They said it
“If changing assumptions and inputs pre-covid, during covid or post-covid produce results in analysis that cause us to pause, we will. But all the key data inputs and trends underlying our decision-making are being accentuated under covid, and they are giving us conviction in our prior aims”
Michael Turner, president of Oxford Properties, in Altus Group’s Global Property Development Trends Report, published last week
The widespread uncertainty and volatility from covid-19 have not been enough to stifle institutional appetites for real estate this year. The top 50 investors in PERE’s annual ranking have allocated $1.1 trillion to the asset class during the past 12 months, up from $1 trillion in 2019. And that figure is not the only one to grow in 2020: this year’s Global Investor showcase has doubled to 100 institutions.
Abu Dhabi Investment Authority keeps its number one spot with Allianz Real Estate nudging out APG to take second place. Notably, the Canada Pension Plan, a mainstay in the top 10 since 2015, slipped to 11th place after its real estate assets dropped in value by 7.5 percent year-on-year.
Other takeaways: the top 10 represent 30 percent of the total equity allocated to private real estate; public pensions contribute 50 percent of the total capital allocated by the GI 100; and Middle East and North Africa-based investors represent just 7 percent of total commitments, but 22 percent of the top 10’s allocated capital. More analysis to come in the week ahead.
Colony Capital is getting out of the hospitality business, having agreed to sell the bulk of its holdings in the sector – five portfolios and a roughly 55 percent interest in another portfolio – to hotel investor Highgate in a $2.8 billion deal. All told, the portfolios comprise 22,676 rooms across 197 hotel properties. The sale is due to close during Q1 2021 and will leave Colony with one other hotel portfolio, which is currently under receivership.
Colony chief executive Marc Ganzi called the portfolio sale “a significant milestone in Colony’s digital transformation.” B Riley FBR analyst Randy Binner said in a research note that the transaction was one of several measures that “are setting the table for the emergence of a purely digital investment platform in 2022-23.”
Industrial heavyweight GLP is finding new ways to branch out. The Singaporean firm has partnered with battery producer Contemporary Amperex Technology to develop green supply chain technologies. Their joint platform will seek energy solutions for GLP’s warehouses as well as advancement in electric and autonomous vehicle technologies.
This follows the warehouse specialist’s rapid expansion into adjacent industries after its 2018 privatization. Previously, it ventured into logistics-related private equity with the launch of its $1.6 billion Hidden Hill Capital fund in 2018. That year it also hired Xiaozhou Zhao, the head of Alibaba’s internet data center department, to build its data center business in China.
A survey out last week of 100 real estate CEOs by Chicago-based executive search firm Heidrick & Struggles found that while many C-suite occupiers think diversity and inclusion are critically important, few enforce that view.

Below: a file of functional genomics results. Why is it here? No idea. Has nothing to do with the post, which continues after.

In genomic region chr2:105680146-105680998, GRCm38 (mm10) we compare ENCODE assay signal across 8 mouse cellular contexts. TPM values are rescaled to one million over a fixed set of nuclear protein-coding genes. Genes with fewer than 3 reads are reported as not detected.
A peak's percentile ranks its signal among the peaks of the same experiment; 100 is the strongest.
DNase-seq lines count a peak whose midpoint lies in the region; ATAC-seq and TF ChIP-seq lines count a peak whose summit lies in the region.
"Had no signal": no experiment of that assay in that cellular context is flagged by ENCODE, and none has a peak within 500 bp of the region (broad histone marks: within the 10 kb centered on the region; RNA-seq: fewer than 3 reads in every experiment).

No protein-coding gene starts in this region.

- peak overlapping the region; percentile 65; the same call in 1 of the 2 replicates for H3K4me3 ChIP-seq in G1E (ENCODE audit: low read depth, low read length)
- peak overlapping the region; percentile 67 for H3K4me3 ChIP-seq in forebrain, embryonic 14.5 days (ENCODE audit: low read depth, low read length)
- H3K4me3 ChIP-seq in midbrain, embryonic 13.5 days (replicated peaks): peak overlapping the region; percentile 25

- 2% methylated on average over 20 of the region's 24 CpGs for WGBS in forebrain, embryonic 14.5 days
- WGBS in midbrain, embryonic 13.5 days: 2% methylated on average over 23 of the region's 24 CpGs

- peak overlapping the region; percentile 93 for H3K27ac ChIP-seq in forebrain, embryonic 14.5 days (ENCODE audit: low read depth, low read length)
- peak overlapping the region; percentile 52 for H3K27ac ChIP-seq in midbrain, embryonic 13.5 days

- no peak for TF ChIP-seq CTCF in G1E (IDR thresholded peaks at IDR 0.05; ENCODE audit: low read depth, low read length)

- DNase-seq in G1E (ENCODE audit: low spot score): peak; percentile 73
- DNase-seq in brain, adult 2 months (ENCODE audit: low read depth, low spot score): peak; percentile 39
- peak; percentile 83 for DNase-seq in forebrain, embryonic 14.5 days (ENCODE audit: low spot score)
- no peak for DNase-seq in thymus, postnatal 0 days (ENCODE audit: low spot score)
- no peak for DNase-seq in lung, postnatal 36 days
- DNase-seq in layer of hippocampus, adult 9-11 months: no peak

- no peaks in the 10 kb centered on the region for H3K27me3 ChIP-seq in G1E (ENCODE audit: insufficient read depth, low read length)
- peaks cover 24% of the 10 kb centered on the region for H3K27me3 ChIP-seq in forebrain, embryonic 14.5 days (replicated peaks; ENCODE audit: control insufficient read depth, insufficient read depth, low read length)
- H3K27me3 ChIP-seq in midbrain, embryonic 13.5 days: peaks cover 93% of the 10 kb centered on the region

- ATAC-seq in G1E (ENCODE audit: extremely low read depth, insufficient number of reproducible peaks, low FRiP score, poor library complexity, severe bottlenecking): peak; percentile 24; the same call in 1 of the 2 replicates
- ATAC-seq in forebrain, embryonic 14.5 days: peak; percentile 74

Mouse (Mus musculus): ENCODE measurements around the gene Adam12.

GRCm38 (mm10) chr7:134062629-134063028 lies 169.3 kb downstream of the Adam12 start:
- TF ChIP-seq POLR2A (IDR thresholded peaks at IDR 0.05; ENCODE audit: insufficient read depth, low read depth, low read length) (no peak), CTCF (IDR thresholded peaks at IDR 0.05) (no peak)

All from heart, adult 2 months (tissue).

‘The new normal’ has become an inescapable catchphrase during the pandemic, especially within the real estate industry as it attempts to grapple with altered demand for office, retail and hospitality in the years ahead. KKR took the issue on in a white paper released last week, aptly titled The New Normal. In it, the private equity titan argues it is not time to call it quits on cities, but to look for a dispersion of economic activity in what has been described as a ‘hub and spoke’ model, with midsize cities taking on a bigger role, particularly in the southern and western US.
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Rocking the suburbs
Is single-family the new multifamily? For some, it is even better. US rental homes have, for years, quietly benefited from the same secular trends as apartments: namely, a housing shortage and the rising cost of ownership. But this summer, the sector blew up. JP Morgan Asset Management started a $625 million build-to-rent venture, Brookfield launched a $300 million single-family fund and Blackstone invested $300 million into Tricon Residential, a top operator in the space. This rush of capital follows the wave of renters fleeing big cities during the pandemic in search of greener pastures and landing in rental homes.
Here is the edge: institutions own just 2 percent of the rental homes in the country, so the competition is limited, and the expansion opportunities are many. As Dana Hamilton, senior managing director at Pretium Partners tells us, this results in “a 100 basis point-plus additional yield for similar risk” to multifamily. Look out for more extensive coverage of this topic from us later this week.
European investors are increasingly keen on real estate that doubles as standalone operational assets – think care homes and student accommodation. Allocations to these niche property types outstripped traditional groups such as residential and mixed-use between 2005 and 2019, according to a report by INREV. The current allocation to these specialty assets stands at 11.8 percent, INREV said. But the proliferation of shorter leases in traditional sectors will be one tailwind behind that number growing notably in the future.
This week’s investor meetings
Wednesday, September 30
Thursday, October 1
- San Bernardino County Employees’ Retirement Association (SBCERA)
- City of San Jose Police & Fire Department Retirement Plan
- Los Angeles Fire & Police Pension System
Friday, October 2
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